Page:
Architect and Principal of DaaRee Architect & Associates
Prepared for presentation at
the 15th HMS Colloquium on “Korean Architecture: Past and Present”
November 3, 2007 George
Washington University, Washington, DC, USA
In a time of diverse
and rapid changing environment in Korea, which lies at the crossroads
of development and conservation, we need a new approach for understanding
the quality of our own traditional architecture. With escalating problems
for the historical townscape and cultural landscape - such as a lack
of continuity and loss of identity - the question arises as to whether
an educational approach for the future protection of historical townscape
and cultural landscape can lead to new ways to improve the quality of
life in every corner of cities.
The main objective of
this study is to review the notions of spatial awareness of the Traditional
Korean Architecture. It is an approach which is more oriented towards
factual analysis and focused more on spatial organizations on the basis
of historic remains in Korea. Structural system, including the material
and techniques applied in the traditional architecture, is analyzed
as well. The influences of the architectural space to literature and
film, and further suggestions are discussed.
A case study of diverse
building complex (e.g., administrative buildings, residential architecture,
and educational-cultural-ritual architecture) is documented focusing
chiefly on the values of the space, and secondly considering the issues
of various concepts including Taoist, Buddhist, and Confucian. The passageways
to these specific realms are reviewed and the characteristics of the
Korean wooden structure are dealt with as well.
By focusing on the historic, social, technological, and aesthetic values of the spatial hierarchy, the main contribution to solving future issues through case studies is to educate the people living in the historical city or villages. The basic argument for this approach to education for both local residents and government is to increase community awareness and to encourage the local residents’ confidence and pride, while conserving the historical townscape and cultural landscape.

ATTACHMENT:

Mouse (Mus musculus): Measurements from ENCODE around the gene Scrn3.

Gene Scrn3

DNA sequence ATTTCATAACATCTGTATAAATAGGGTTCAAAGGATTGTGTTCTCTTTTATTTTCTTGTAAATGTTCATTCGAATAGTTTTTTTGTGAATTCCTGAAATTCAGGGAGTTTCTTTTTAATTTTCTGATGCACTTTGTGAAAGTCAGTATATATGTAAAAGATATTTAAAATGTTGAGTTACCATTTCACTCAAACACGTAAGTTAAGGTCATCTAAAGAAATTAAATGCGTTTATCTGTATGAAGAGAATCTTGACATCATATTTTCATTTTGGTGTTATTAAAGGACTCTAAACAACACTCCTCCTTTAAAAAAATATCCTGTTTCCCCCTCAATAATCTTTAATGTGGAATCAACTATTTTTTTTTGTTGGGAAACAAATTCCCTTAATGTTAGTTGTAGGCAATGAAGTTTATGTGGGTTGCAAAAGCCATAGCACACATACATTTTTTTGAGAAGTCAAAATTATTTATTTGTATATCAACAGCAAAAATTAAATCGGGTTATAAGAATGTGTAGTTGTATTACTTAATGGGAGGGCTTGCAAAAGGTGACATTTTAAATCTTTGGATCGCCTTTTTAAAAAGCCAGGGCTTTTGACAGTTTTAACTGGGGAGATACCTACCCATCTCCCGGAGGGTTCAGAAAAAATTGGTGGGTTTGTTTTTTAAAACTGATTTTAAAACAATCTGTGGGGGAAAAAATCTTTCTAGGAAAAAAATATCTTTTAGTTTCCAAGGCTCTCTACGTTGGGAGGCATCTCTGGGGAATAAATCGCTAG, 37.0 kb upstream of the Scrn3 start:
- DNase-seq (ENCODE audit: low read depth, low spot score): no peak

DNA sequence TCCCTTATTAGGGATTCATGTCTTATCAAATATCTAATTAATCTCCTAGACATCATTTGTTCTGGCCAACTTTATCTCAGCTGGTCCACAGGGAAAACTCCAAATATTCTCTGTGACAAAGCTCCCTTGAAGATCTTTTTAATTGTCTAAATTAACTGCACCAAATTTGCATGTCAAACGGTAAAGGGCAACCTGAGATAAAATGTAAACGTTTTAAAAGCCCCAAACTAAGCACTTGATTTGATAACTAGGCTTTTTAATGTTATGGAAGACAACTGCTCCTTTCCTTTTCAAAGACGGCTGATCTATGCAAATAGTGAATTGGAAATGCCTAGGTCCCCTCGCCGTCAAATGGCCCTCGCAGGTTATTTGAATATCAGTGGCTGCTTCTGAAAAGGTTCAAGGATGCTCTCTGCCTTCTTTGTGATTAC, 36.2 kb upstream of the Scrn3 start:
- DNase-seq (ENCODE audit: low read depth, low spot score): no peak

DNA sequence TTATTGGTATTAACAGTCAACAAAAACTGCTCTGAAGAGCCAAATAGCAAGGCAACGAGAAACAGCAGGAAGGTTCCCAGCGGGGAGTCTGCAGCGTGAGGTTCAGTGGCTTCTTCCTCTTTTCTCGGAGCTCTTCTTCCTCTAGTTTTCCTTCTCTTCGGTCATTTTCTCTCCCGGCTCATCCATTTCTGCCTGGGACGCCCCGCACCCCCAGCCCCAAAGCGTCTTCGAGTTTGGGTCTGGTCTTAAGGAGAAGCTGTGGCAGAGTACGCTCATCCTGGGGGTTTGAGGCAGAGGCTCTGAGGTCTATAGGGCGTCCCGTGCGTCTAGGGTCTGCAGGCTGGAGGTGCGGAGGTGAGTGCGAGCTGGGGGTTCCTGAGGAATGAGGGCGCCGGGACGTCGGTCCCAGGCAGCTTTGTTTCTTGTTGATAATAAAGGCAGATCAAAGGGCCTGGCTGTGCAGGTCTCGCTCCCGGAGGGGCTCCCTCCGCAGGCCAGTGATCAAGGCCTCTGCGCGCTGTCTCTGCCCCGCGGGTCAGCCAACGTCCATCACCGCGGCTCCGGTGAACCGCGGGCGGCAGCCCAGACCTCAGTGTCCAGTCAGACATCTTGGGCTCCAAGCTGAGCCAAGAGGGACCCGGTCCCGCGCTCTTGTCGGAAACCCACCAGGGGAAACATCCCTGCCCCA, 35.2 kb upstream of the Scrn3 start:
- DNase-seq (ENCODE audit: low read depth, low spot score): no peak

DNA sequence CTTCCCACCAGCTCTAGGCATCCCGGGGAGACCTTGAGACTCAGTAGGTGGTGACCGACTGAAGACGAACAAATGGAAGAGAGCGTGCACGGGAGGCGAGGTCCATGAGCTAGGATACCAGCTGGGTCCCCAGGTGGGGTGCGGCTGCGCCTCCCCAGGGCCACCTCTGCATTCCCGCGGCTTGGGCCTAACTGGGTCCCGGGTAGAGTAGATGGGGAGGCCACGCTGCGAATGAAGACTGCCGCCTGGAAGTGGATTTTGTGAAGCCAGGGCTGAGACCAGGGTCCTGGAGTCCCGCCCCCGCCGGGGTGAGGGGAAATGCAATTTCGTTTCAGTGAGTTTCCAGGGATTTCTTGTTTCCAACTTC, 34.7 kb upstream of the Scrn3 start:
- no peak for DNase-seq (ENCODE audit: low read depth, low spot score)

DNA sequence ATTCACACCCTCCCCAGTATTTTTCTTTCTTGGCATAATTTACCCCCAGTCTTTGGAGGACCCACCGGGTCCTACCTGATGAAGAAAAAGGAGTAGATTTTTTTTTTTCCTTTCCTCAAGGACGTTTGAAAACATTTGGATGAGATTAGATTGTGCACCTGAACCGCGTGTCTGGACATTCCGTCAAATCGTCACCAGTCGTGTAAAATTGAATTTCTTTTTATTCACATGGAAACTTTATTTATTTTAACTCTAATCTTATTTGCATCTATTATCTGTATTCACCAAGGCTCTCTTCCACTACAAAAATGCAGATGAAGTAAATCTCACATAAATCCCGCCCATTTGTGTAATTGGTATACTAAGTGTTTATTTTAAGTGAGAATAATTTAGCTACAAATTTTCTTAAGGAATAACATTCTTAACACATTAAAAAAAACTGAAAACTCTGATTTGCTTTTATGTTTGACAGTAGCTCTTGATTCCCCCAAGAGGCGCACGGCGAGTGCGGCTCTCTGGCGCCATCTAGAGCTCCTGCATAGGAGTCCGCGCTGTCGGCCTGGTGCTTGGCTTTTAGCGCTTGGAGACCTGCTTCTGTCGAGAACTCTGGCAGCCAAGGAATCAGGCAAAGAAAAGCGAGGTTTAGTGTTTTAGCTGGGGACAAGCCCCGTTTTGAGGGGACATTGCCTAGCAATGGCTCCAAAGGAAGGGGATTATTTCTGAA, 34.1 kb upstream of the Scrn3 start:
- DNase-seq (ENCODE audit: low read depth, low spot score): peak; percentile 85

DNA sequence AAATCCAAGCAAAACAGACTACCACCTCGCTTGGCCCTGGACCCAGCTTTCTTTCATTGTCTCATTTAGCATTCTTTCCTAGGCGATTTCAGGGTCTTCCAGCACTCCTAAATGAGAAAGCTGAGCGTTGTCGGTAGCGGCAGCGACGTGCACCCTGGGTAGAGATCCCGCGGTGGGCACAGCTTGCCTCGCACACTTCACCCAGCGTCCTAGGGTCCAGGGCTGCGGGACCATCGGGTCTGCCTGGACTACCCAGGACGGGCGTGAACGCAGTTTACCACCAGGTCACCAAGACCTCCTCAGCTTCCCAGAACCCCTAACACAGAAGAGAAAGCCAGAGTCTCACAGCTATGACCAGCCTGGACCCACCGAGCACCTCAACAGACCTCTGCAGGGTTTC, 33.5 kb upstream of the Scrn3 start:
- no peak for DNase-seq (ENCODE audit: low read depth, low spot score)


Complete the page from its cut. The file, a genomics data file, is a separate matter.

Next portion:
1. Passageways: the way to the sacred world or private realm
1) Bridges and stairways
2) Gates and doors
2. Spatial organisations: space in traditional Korean architecture:
1) Space: Administrative buildings, residential architecture,
2) Value: Historic, social, technological and aesthetic values
3) Issue: Taoist, Buddhist and Confucian concepts
A look at the Korean wooden structure
Until recently many cities and villages in Korea have singularly pursued material growth and economic development. Sustainability has now become the central concern of both the local government and the general public. A wide spectrum of campaigns has been initiated to overhaul the local administration and its policies towards a consciousness of natural environment and historic conservation. Historic conservation and sustainability are an integral part of architecture and urban development in Korea, providing a vital link to the past.
A new approach for understanding
the quality of Korean traditional architecture, which is more oriented
towards factual analysis and focused more on spatial organisations on
the basis of historic remains in Korea will be dealt with in this study.
-ten years- 1
It took ten years to build
my little thatched hut.
One part is for me, the moon fills the second,
the third is reserved for the clear wind.
Rivers and mountains: There is no room to invite you in!
Stay where you are, I’ll gaze at you surrounding me.
Song Sun (1493-1383) Translated by Young-Key Kim-Renaud